Zoey: The Comeback Kid
On the soccer field, Zoey exudes confidence. At 15 years old, she is an elite-level athlete who plays midfield for both her high school and premier soccer clubs. She knows when to attack and when to defend. She’s fit, fierce and in control.
One fateful fall day, however, Zoey’s confidence was shaken when, during a game, she planted her left leg and turned to avoid a collision with an oncoming player. Instantly, Zoey collapsed to the ground.
When her knee began to swell, Zoey’s pediatrician referred her to Ahmad F. Bayomy, M.D., medical director of the Sports Health and Medicine Program at Shriners Children’s New England for further evaluation. Dr. Bayomy confirmed that Zoey tore the ACL (anterior cruciate ligament) and meniscus in her left knee.
Understanding that Zoey aspired to continue playing competitive soccer and was at risk for rapid wear and tear in her injured knee, Dr. Bayomy recommended that she undergo ACL reconstruction surgery and meniscus repair. “Our shared goals included returning Zoey to her previous level of function, avoiding long-term pain and stiffness and decreasing the risk for ACL injury in either knee.”
With the aid of a minimally invasive surgical technique called arthroscopy, Dr. Bayomy used two of Zoey’s hamstring tendons to prepare and secure a new ACL in a way that respected her open growth plates. He also performed a meniscus repair to fix the tear in the cartilage.
Just days after surgery, Zoey began a physical therapy home-exercise program. Two weeks later, she started a 12-month-long physical therapy program in the hospital’s rehabilitation gym.
I was determined to get back to the sport I love.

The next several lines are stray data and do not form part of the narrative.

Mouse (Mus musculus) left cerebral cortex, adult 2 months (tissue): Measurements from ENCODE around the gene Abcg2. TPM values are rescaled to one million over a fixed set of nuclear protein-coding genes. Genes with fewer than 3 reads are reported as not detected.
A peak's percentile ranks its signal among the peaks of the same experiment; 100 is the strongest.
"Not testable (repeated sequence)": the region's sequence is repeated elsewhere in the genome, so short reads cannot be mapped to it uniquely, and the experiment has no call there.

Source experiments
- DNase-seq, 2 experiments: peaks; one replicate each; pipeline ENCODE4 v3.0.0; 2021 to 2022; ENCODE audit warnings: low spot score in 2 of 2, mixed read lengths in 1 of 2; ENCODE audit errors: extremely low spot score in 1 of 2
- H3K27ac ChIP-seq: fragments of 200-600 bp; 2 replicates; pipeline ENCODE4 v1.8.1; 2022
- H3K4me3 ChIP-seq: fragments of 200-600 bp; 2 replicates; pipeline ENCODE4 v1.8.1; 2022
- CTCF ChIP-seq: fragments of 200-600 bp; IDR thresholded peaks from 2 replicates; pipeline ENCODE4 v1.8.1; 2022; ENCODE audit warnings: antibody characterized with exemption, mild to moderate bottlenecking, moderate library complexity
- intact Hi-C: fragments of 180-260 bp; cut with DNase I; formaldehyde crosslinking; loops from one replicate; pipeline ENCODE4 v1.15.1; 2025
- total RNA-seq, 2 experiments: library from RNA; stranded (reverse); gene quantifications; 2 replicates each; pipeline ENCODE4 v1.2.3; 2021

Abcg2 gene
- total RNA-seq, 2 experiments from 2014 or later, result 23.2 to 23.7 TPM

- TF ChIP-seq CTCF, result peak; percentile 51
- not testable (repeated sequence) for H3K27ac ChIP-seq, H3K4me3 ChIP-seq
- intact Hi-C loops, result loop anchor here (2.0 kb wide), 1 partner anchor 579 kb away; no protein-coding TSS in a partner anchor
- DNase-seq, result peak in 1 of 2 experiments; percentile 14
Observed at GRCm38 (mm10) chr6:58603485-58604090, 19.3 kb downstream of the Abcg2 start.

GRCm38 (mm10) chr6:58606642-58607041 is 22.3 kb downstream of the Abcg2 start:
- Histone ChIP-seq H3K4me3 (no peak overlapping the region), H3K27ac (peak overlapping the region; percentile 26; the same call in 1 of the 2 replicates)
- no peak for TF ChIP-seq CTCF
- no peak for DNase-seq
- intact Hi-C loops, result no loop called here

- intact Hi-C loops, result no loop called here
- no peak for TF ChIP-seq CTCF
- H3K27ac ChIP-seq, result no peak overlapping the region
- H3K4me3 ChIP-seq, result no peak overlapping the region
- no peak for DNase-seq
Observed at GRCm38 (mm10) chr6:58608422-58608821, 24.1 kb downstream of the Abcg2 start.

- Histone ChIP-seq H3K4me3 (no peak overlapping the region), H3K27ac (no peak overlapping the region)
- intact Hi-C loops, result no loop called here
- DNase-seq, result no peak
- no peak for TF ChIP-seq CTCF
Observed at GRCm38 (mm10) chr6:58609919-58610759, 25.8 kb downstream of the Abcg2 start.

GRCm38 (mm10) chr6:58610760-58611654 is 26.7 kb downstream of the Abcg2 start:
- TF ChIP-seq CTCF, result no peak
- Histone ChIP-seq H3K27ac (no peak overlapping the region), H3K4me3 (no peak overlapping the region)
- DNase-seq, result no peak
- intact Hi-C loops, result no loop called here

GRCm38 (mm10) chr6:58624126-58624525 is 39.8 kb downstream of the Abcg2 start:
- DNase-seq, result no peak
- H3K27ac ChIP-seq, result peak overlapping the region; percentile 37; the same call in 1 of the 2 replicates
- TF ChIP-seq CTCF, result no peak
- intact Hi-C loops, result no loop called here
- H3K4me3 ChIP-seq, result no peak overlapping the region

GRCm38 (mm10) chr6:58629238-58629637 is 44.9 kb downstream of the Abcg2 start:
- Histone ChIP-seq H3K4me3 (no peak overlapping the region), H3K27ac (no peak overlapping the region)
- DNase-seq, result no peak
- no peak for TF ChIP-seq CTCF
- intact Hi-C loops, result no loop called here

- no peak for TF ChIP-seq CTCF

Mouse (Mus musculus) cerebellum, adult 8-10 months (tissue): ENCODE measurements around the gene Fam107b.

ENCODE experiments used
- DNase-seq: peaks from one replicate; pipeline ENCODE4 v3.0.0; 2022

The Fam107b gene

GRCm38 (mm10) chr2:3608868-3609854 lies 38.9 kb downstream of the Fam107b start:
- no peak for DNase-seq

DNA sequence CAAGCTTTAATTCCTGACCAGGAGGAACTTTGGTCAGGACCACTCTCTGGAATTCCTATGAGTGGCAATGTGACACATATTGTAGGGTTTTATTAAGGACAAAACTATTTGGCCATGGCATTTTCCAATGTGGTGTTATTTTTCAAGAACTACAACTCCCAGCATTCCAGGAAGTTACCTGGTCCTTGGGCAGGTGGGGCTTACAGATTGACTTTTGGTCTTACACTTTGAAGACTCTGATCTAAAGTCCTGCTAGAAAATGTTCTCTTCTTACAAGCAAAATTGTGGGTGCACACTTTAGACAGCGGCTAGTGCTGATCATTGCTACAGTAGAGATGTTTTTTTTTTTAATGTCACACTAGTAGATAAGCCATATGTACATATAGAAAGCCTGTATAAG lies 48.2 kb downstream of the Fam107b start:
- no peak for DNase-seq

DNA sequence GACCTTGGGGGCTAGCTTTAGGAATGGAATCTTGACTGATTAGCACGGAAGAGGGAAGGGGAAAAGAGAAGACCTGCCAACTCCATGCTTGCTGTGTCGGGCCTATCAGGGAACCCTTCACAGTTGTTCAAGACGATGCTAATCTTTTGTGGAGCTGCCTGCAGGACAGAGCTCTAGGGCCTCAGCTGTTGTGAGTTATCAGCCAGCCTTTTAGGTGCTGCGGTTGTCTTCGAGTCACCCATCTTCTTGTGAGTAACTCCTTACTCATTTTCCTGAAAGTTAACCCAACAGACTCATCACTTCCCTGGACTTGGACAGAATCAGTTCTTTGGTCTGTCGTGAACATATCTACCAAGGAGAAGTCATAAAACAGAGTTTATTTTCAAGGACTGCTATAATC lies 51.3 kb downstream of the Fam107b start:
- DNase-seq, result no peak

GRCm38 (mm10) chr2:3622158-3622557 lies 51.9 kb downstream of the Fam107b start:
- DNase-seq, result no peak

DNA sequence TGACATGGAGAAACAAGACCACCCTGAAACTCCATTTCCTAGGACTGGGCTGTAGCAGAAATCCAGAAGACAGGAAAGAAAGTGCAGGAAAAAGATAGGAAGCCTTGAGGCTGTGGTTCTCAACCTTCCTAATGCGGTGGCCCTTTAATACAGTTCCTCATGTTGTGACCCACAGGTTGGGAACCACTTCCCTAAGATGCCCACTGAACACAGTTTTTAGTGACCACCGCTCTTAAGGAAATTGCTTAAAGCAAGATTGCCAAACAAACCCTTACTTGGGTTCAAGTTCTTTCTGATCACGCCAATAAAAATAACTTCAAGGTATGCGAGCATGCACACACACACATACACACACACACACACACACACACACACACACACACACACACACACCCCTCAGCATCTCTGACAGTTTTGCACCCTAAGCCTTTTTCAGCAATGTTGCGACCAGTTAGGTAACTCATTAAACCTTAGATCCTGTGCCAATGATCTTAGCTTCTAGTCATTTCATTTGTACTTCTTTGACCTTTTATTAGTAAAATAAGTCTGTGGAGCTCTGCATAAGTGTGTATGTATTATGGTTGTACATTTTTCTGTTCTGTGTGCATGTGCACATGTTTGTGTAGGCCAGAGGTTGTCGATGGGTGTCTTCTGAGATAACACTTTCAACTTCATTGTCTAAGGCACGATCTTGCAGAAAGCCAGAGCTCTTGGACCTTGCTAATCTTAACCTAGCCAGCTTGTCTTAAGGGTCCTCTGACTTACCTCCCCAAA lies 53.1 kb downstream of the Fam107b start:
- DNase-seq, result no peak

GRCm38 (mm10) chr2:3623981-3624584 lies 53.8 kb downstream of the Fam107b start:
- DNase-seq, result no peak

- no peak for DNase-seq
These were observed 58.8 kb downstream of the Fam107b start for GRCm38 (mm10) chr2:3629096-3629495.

“After surgery, my knee was so swollen I couldn’t straighten my leg, it was really challenging,” said Zoey. “But, I was determined to get back to the sport I love, it didn’t matter to me if it was going to take a year or longer.”
In physical therapy, Zoey worked on stretching, range of motion and strengthening exercises. About halfway through her rehabilitation program, Zoey progressed to more active movements, including running, cutting and jumping.
“Patients recovering from ACL tears undergo return-to-sport evaluations to show us how close the patient is to a full return to their sport," said Dr. Bayomy. “Zoey passed the final exam with flying colors, and it truly represented the hard work and dedication she demonstrated in physical therapy.”
Zoey was amazed by the results.
“It was like the injury never happened,” said Zoey. “I no longer had any limitations with my knee.”
Shriners Children’s athletic trainers worked with Zoey’s coach and created a modified workout program to use during practice. She started with non-contact drills and gradually increased to full-contact drills and eventually competitive games.
Zoey returned to soccer this summer and is suiting up for her high school’s varsity team this fall. Her knee, and her confidence, are stronger than ever.
“I’m confident that I can play soccer at the collegiate level,” said Zoey. “Thanks to Shriners Children’s New England I’ll have the opportunity to achieve that.”